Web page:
Oscar C. LaBorde, Jr.
Pharmacist Mate 3rd Class
U. S. Navy
WWII US Military
Dates of Service: 05/11/1943 - 11/10/1944
Hospital corpsman, Pharmacist Mate, USS William P. Biddle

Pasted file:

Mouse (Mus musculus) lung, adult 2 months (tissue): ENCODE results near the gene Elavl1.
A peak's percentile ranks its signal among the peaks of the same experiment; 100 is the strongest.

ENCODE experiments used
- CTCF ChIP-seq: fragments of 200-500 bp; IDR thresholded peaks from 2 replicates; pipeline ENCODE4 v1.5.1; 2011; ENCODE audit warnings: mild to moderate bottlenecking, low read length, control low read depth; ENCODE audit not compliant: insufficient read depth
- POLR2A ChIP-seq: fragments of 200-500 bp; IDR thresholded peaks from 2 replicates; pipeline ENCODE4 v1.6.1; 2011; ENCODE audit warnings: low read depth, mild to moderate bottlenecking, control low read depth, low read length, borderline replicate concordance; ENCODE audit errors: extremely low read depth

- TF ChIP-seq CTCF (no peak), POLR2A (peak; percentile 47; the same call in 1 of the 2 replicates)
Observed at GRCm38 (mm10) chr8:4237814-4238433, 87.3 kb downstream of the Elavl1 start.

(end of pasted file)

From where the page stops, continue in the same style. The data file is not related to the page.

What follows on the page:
Oscar was born in Bunkie, Louisiana, a place he describes as "just a one-horse country town. We didn't have streetcars. We had street cows. They'd roam everywhere." His father was a school bus driver until he moved the family to Hessmer, Louisiana, when Oscar was ten. There, the young Oscar grew up on a 42-acre farm and attended school through the 9th grade before moving to New Orleans and working at Charity Hospital as a gas therapy technician. Joining the U.S. Navy, he entered boot camp in May of 1943 in San Diego and trained as a corpsman. Oscar was assigned to duty aboard the William P. Biddle, which he described as a "banana boat they had converted into a troop transport." Each time its guns were fired, he recalls, the concussion would "knock everything off of the pharmacy" shelves. He participated in five invasions in seven months, including actions in the Marshall Islands and in New Britain, where a torpedo hit the aft of his ship. It proved to be a dud but the crew took no chances. "We sealed off that compartment and just left it. It was right under sick bay where I worked," he recalls. He remembers 13 corpsmen going into battle with Marines. "We'd draw straws," he recalls of the selection of corpsmen to accompany troops. "I never did draw a straw to go ashore." Oscar stayed aboard and gave injections, sewed wounds, and assisted in the operating room. He recalls the campaign for Guam as a particularly rough battle. "I was up around forty to fifty hours straight," he recalls. "No sleep, no rest, and all we had to eat were cornbread and beans and hot black coffee." After Guam the ship returned to Pearl Harbor on August 7, 1944. He reports that he "went berserk. They knocked me out--me and a bunch of others. Just tired, just completely give out," he says of the strain of constant combat. Suffering from the stress of the battle, he was sent to a convalescent tent hospital in Balboa Park in San Diego. Oscar was discharged on November 10, 1944. Back in Hessmer he went to work as warehouse manager in the ordnance department at Camp Livingston. The army sent him to Madison, Wisconsin, to a school to learn how to package and ship ordnance. Oscar eventually had 72 employees working for him. He married Mary Christine Coburn on July 6, 1945. They would have five sons and six grandchildren. When the war ended Oscar worked for the Ford agency in Alexandria before moving to Shreveport to seek new employment. "All we had was a car full of clothes," he recalled of the family's possessions. Hired at Guaranty Bank, he used the GI Bill to complete higher education in bookkeeping and business administration, completing the 18-month courses in 9. He remained at the bank for six months, then worked for Tiller Tractor Company as a bookkeeper.